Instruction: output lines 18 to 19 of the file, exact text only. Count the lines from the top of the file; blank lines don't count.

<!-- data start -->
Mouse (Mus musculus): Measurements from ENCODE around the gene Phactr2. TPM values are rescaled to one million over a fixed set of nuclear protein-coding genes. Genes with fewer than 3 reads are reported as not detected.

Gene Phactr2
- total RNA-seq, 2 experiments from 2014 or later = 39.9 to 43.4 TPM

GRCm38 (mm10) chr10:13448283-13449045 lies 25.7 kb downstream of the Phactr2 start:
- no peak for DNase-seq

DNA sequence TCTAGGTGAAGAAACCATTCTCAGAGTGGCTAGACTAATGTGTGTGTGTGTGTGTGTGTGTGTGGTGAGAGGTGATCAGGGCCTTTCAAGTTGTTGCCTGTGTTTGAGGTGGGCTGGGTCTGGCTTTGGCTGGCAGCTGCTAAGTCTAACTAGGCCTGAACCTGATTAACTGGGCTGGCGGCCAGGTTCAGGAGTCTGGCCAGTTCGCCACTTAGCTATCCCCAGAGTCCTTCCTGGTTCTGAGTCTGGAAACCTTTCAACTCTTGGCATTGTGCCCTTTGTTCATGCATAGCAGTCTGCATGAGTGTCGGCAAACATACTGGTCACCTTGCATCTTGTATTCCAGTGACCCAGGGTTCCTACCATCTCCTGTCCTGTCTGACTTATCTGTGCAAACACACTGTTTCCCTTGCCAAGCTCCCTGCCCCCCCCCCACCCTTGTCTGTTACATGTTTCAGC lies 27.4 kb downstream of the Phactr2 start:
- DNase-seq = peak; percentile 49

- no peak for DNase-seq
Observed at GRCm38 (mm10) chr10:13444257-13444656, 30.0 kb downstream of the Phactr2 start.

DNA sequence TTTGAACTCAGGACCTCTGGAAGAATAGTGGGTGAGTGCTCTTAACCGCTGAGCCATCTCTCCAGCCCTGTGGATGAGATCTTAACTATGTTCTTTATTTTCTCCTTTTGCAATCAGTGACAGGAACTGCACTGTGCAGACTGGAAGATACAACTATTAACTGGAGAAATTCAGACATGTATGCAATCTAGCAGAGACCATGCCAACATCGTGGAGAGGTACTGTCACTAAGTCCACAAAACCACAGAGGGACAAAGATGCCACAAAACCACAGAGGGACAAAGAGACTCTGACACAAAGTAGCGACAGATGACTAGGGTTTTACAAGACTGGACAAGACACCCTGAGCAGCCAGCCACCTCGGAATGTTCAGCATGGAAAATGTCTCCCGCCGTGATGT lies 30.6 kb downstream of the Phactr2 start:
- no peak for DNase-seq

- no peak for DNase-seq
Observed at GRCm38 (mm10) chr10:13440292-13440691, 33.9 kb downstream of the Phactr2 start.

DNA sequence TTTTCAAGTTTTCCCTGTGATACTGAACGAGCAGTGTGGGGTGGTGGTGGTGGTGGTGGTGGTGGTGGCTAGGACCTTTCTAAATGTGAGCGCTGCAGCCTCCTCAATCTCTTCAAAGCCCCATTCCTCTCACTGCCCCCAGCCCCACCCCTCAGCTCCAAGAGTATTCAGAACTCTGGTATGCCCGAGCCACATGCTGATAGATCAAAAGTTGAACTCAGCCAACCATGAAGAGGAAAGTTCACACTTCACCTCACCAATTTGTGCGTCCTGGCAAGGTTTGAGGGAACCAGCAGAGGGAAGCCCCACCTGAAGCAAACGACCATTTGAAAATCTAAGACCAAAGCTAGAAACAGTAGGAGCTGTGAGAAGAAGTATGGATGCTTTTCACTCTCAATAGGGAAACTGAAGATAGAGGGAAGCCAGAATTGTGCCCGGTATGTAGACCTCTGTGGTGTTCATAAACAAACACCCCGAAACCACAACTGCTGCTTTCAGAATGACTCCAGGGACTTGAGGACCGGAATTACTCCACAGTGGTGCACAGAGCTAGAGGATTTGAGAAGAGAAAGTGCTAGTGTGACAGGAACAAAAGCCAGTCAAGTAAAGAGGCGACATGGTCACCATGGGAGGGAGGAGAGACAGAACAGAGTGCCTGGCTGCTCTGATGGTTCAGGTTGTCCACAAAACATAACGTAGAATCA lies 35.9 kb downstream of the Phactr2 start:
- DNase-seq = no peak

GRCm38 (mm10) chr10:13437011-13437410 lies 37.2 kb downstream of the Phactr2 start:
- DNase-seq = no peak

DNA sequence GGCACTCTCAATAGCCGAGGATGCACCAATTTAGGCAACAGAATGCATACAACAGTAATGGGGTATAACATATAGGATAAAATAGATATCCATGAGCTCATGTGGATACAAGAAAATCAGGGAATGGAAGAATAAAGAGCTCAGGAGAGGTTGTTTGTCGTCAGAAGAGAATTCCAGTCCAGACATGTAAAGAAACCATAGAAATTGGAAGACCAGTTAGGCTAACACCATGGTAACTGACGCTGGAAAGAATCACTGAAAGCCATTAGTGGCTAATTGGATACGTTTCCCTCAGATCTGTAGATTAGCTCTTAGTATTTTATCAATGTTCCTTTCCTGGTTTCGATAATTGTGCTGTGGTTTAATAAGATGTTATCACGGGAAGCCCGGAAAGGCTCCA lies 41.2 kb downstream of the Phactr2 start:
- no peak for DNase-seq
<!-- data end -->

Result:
DNA sequence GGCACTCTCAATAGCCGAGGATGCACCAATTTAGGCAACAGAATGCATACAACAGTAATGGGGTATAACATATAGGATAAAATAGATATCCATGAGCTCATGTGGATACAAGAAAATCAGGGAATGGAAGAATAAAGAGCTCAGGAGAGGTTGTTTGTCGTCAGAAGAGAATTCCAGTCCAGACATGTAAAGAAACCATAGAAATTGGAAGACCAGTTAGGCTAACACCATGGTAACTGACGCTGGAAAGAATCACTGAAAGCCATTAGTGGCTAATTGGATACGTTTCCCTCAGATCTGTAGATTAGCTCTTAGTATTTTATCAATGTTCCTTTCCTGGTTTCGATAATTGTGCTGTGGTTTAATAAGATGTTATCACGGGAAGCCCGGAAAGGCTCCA lies 41.2 kb downstream of the Phactr2 start:
- no peak for DNase-seq